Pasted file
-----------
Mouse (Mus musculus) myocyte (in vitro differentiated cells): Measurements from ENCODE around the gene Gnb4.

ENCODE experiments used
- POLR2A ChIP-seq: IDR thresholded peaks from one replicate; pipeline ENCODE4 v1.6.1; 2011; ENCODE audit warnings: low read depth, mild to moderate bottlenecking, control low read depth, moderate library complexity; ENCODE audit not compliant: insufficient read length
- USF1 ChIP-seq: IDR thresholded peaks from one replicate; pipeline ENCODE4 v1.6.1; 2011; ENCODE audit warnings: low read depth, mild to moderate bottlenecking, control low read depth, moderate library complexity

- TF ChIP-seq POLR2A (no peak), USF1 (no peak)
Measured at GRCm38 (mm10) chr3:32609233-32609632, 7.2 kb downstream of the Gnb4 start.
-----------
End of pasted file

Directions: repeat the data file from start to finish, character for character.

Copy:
Mouse (Mus musculus) myocyte (in vitro differentiated cells): Measurements from ENCODE around the gene Gnb4.

ENCODE experiments used
- POLR2A ChIP-seq: IDR thresholded peaks from one replicate; pipeline ENCODE4 v1.6.1; 2011; ENCODE audit warnings: low read depth, mild to moderate bottlenecking, control low read depth, moderate library complexity; ENCODE audit not compliant: insufficient read length
- USF1 ChIP-seq: IDR thresholded peaks from one replicate; pipeline ENCODE4 v1.6.1; 2011; ENCODE audit warnings: low read depth, mild to moderate bottlenecking, control low read depth, moderate library complexity

- TF ChIP-seq POLR2A (no peak), USF1 (no peak)
Measured at GRCm38 (mm10) chr3:32609233-32609632, 7.2 kb downstream of the Gnb4 start.